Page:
With cable open-access conditions apparently secured, critics of the America Online-Time Warner merger are lobbying antitrust regulators to impose similar restrictions on the company's interactive TV business.
Emboldened by their success convincing the Federal Trade Commission to order AOL-Time Warner to open its cable broadband platform to competing Internet providers, Disney and consumer-advocacy groups are pressing for specific conditions that would prevent the merged company from interfering with interactive services offered by rival TV networks and ISPs.
The FTC so far hasn't appeared ready to go that far, although it may be ready to stick AOL-Time Warner with a general prohibition on discriminating against rival interactive services.
The merger's critics say a clear list of restrictions is necessary to prevent AOLTV from parlaying the market-dominating position of its parent company into a monopoly over interactive-TV services.
"I'm pretty confident that for most Americans, interactive TV will supplant the [PC-based] Internet," said Jeff Chester, president of the Center for Media Education. "Delivery of interactive-TV applications need to be included in an open-access policy. We have to fight to make sure AOLTV does not try to pull the old switcheroo by giving open access to a product that has a fairly short shelf life: ISPs over cable modems."
It's unclear how far the FTC is willing to go, because, unlike cable open access, there are few "smoking guns" to which AOL-Time Warner critics can point as evidence of the companies' determination to hinder competitors. For ISPs, on the other hand, Time Warner's fight to ward off multiple-carriage mandates was badly damaged by a "term sheet" that demanded high prices for carriage on the cable system's broadband network.
Still, the merger's critics are making the most of a three-week delay in the FTC's decision. The agency, which was prepared to block the deal two weeks ago, gave the company until the end of November to sign up a competing ISP on conditions the commission approves.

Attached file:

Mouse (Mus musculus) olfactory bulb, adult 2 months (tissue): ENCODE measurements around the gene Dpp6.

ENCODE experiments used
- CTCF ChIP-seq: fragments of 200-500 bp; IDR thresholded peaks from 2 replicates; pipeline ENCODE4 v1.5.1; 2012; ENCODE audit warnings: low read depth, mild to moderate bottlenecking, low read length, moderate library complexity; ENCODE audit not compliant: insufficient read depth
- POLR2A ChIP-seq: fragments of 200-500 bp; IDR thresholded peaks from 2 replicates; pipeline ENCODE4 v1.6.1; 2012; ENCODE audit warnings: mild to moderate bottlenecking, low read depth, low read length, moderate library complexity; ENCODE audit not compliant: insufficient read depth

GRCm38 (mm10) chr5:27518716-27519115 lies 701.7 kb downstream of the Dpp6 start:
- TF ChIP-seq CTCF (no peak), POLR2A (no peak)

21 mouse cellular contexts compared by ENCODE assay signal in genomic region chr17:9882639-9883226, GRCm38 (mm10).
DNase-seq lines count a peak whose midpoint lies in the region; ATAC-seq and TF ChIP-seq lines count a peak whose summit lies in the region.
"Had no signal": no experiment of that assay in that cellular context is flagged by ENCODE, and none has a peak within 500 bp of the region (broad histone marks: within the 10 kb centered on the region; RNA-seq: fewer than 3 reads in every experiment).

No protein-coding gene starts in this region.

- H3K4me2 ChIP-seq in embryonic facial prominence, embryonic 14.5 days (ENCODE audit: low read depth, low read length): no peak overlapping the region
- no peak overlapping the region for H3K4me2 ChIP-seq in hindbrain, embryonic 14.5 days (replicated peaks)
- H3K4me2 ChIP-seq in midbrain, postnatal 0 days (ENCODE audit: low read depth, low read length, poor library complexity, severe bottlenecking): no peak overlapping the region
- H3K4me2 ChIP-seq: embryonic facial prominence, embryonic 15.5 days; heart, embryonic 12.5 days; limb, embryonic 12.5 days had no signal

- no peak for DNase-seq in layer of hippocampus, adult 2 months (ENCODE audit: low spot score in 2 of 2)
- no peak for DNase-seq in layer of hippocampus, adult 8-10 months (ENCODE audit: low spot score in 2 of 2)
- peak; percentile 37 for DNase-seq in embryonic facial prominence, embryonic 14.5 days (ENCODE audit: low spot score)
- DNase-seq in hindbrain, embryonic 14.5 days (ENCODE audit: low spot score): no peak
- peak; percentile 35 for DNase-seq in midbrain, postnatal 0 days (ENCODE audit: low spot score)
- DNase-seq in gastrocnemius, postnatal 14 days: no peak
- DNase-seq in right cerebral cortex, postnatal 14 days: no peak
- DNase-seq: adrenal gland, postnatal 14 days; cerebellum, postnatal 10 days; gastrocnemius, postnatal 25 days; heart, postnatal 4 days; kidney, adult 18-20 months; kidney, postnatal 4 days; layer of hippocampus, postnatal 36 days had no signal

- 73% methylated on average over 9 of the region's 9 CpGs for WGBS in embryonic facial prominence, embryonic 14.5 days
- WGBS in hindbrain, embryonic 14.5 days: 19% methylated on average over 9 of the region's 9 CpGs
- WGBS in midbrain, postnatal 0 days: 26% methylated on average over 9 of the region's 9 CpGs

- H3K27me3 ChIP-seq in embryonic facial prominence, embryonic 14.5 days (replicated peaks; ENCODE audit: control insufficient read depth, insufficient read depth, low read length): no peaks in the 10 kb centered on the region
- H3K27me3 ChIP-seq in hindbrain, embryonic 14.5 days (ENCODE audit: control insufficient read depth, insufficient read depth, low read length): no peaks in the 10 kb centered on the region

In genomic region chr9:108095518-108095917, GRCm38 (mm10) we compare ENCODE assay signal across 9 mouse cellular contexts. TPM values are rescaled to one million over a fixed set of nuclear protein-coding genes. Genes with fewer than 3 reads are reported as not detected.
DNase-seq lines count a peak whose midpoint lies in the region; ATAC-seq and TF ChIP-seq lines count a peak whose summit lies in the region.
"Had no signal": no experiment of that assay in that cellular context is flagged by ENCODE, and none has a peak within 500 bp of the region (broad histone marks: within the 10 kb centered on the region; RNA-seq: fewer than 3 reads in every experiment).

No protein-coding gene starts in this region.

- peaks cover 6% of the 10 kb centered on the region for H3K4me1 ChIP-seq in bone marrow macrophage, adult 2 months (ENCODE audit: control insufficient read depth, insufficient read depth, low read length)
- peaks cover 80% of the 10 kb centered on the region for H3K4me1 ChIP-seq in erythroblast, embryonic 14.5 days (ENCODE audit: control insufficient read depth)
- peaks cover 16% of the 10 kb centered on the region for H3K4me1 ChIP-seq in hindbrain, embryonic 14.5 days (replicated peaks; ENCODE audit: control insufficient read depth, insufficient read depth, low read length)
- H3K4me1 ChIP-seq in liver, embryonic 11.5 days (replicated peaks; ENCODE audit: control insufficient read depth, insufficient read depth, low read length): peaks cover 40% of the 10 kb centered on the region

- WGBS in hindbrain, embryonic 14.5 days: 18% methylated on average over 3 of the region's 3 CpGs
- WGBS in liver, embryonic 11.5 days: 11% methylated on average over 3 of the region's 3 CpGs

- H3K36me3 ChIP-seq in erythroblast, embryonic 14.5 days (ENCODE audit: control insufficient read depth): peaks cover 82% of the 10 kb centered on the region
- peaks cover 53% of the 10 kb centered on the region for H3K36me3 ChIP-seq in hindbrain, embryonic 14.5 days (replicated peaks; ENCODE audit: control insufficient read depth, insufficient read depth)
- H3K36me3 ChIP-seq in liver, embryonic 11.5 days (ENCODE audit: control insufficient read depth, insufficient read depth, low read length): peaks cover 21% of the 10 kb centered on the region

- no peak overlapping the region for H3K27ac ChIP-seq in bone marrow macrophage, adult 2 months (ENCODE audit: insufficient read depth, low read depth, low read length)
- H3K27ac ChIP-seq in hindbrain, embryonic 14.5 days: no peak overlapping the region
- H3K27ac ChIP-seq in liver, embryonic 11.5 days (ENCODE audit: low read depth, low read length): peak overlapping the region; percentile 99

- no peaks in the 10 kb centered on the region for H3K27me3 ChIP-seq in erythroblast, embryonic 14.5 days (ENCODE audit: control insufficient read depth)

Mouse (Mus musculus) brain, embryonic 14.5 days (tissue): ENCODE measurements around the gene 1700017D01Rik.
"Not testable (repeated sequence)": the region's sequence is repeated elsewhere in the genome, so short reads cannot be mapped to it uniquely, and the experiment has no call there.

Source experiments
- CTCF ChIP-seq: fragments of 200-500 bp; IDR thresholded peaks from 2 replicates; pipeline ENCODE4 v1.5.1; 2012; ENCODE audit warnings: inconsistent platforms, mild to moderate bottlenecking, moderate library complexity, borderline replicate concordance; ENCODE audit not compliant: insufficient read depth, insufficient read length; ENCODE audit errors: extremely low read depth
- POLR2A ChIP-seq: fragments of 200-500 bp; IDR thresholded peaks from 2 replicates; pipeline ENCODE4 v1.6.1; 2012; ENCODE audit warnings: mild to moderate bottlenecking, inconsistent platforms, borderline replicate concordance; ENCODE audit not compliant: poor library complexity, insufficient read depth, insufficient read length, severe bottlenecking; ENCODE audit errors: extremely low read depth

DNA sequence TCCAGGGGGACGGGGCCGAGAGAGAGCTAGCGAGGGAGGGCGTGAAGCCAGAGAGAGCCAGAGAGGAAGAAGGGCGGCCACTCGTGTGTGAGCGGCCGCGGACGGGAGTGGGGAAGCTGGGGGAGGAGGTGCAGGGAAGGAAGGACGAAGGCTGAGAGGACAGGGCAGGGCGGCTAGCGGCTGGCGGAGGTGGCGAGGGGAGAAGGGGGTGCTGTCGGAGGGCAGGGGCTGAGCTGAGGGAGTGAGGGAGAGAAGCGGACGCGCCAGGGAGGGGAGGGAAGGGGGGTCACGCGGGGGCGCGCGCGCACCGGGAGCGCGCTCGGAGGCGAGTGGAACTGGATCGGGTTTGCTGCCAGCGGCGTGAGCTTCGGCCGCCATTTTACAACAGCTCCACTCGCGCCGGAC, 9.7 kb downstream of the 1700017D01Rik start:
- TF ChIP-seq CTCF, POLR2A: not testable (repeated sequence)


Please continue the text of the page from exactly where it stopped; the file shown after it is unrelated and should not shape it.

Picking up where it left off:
Chester and Disney are leading the fight for the interactive-TV conditions, while consumer groups including the Consumer Federation of America, Consumers Union and Media Access project are supportive but have made the issue a lower priority than cable open-access conditions.
"Before we can specify more details of regulation, we may have to let the problem show itself," said Mark Cooper, CFA research director. "But I do think a non-discrimination principle is going to be there."
Disney and FTC officials declined to comment. AOL's spokeswoman reiterated the company's familiar line that talks with regulators are proceeding and the deal is expected to close this fall, but would not comment on any details of the negotiations.
Broadcasters are encouraged by the prospect of interactive-TV conditions, because they would like the deal to serve as a model for industrywide interactive-TV rules that would apply to all cable systems. TV station groups have long had rocky relations with Time Warner. The National Association of Broadcasters weighed-in on the fight by asking regulators to order the cable system to stop blocking some electronic-program-guide signals. "The evidence that Time Warner will use its gateway power to discriminate against competitors is legion," said NAB counsel Jack Goodman.
The cable industry, on the other hand, is determined to keep the deal from being used as a model that could lead to industrywide open access or interactive-TV rules. "The only reason the FTC is involved at all is because AOL and Time Warner control close to half of all Internet customers and the second-largest provider of high-speed access lines," said David Beckwith, spokesman for the National Cable Television Association. "I don't know why this merger would impact other companies."